Wednesday, March 26, 2014

March 26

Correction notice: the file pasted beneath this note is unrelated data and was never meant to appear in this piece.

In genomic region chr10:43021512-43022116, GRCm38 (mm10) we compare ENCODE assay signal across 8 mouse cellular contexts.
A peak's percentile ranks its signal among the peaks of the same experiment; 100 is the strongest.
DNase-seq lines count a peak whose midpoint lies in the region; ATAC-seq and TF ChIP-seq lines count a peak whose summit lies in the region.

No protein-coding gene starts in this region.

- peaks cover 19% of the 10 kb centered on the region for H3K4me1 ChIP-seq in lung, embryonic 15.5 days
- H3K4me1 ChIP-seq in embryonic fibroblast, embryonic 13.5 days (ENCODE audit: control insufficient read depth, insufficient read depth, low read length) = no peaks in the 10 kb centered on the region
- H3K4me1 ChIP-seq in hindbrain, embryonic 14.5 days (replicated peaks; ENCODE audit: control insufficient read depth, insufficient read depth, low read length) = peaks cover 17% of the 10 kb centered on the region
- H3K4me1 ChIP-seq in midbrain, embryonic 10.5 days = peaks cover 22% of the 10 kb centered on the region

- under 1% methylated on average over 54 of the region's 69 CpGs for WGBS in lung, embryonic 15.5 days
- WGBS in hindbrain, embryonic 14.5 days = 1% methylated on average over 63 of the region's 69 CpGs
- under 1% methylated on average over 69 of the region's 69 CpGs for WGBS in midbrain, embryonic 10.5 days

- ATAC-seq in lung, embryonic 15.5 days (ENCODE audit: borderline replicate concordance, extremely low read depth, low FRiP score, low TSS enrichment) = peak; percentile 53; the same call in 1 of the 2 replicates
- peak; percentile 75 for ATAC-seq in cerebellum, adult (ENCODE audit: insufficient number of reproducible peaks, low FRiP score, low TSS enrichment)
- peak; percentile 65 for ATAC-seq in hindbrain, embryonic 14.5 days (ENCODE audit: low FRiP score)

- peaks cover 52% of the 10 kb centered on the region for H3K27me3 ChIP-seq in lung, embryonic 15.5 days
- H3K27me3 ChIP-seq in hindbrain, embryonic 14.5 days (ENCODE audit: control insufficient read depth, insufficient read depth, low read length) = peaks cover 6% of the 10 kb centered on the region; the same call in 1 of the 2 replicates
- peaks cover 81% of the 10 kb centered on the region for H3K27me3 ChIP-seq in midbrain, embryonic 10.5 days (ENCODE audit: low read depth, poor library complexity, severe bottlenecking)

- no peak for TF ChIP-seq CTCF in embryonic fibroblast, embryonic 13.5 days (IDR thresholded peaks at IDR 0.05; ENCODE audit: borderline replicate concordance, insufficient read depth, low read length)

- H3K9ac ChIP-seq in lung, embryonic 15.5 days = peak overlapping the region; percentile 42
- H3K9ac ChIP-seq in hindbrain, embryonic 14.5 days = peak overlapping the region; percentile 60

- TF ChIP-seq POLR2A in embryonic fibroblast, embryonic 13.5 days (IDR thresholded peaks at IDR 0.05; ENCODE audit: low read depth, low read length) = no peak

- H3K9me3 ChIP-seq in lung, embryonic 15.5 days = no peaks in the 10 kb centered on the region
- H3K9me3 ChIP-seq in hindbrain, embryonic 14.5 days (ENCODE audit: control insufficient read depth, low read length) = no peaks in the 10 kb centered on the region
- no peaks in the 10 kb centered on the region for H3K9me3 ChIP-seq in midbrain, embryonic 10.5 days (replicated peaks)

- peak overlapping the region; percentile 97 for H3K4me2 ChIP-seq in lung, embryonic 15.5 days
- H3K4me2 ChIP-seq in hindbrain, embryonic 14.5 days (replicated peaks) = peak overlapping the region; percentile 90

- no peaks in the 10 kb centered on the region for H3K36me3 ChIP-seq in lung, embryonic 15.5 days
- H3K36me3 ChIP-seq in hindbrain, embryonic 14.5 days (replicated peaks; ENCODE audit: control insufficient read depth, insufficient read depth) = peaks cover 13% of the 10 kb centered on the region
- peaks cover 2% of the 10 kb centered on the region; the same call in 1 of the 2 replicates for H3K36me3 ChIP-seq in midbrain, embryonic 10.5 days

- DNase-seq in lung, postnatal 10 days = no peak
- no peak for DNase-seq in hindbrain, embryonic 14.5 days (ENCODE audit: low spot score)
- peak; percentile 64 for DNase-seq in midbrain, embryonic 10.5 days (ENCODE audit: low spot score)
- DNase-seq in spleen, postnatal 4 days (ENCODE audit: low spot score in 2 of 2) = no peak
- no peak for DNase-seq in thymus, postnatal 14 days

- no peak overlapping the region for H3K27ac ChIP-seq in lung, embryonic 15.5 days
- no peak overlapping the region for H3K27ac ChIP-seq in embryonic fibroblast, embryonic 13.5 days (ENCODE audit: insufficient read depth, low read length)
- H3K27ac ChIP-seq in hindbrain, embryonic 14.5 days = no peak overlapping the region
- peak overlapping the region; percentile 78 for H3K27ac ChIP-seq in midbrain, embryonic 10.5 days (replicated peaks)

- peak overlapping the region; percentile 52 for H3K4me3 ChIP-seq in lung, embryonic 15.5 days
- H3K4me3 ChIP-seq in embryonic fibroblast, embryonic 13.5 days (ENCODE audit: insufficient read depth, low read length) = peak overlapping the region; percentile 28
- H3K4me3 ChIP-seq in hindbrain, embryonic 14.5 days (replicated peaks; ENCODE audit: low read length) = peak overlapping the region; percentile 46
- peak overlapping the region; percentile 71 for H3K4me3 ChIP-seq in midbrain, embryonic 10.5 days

Why should anyone care about potential differences between management and leadership? It has appeared to me that both leadership and management represent the knowledge and skills necessary to direct behaviors, in order to successfully achieve desired outcomes; where management appropriately applies to situations in which the directors use validated, standardized procedures and leadership appropriately applies to situations in which the directors possess no validated, standardized procedures to follow. However, my understanding in this regard does not primarily result from established theory. Rather, it comes from having served at the operative level in organizations, for most of my adult life. I have observed two specific things that seem to support the existence of differences between leadership and management. In the first place, I have witnessed people in charge who often tried to reinvent the wheel, even when the associated subordinates knew where to go and how to get there (they led when they should have managed): mainly, so that they (the directors) could raise their levels of exposure and their subsequent value to their higher-ups. I have also witnessed people in charge who followed rules and procedures blindly, using the excuses: "we've always done it that way," or "we've never done it like that before," even though the associated subordinates had no clear idea of the destinations or processes to achieve the given, unique outcomes or when it appeared obvious to the most casual observers that the given processes would not result in the desired levels of efficiency or effectiveness of the targeted outcomes (they managed when they should have led), primarily in order to mitigate their (the directors') liabilities, if and when things went wrong. If differences truly exist between leadership and management and if we can identify them, then people can: (a) better understand the unique skills associated with the constructs that support each concept, (b) make better decisions regarding when to apply those skills, and (c) thereby, potentially take efficiency and effectiveness to new heights.